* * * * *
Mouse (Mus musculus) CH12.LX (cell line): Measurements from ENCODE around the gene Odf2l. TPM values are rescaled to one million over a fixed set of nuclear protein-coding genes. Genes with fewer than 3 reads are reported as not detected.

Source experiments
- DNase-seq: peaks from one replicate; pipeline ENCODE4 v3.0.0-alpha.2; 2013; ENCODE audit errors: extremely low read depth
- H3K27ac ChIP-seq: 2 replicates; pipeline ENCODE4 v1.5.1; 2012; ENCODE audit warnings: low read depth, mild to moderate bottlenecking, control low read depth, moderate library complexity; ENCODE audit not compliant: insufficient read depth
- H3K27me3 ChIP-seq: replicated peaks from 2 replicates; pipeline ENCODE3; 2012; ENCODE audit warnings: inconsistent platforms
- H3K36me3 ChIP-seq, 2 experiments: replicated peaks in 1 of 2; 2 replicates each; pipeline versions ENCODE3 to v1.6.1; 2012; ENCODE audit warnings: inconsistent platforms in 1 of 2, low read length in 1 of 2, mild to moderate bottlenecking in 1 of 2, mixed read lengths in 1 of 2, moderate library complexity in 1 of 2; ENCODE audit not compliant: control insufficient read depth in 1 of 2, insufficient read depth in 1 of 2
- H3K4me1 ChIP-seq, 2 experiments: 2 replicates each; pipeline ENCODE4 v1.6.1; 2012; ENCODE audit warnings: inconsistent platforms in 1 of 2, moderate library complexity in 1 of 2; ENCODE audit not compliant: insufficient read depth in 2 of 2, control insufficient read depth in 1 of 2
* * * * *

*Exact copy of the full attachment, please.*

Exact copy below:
Mouse (Mus musculus) CH12.LX (cell line): Measurements from ENCODE around the gene Odf2l. TPM values are rescaled to one million over a fixed set of nuclear protein-coding genes. Genes with fewer than 3 reads are reported as not detected.

Source experiments
- DNase-seq: peaks from one replicate; pipeline ENCODE4 v3.0.0-alpha.2; 2013; ENCODE audit errors: extremely low read depth
- H3K27ac ChIP-seq: 2 replicates; pipeline ENCODE4 v1.5.1; 2012; ENCODE audit warnings: low read depth, mild to moderate bottlenecking, control low read depth, moderate library complexity; ENCODE audit not compliant: insufficient read depth
- H3K27me3 ChIP-seq: replicated peaks from 2 replicates; pipeline ENCODE3; 2012; ENCODE audit warnings: inconsistent platforms
- H3K36me3 ChIP-seq, 2 experiments: replicated peaks in 1 of 2; 2 replicates each; pipeline versions ENCODE3 to v1.6.1; 2012; ENCODE audit warnings: inconsistent platforms in 1 of 2, low read length in 1 of 2, mild to moderate bottlenecking in 1 of 2, mixed read lengths in 1 of 2, moderate library complexity in 1 of 2; ENCODE audit not compliant: control insufficient read depth in 1 of 2, insufficient read depth in 1 of 2
- H3K4me1 ChIP-seq, 2 experiments: 2 replicates each; pipeline ENCODE4 v1.6.1; 2012; ENCODE audit warnings: inconsistent platforms in 1 of 2, moderate library complexity in 1 of 2; ENCODE audit not compliant: insufficient read depth in 2 of 2, control insufficient read depth in 1 of 2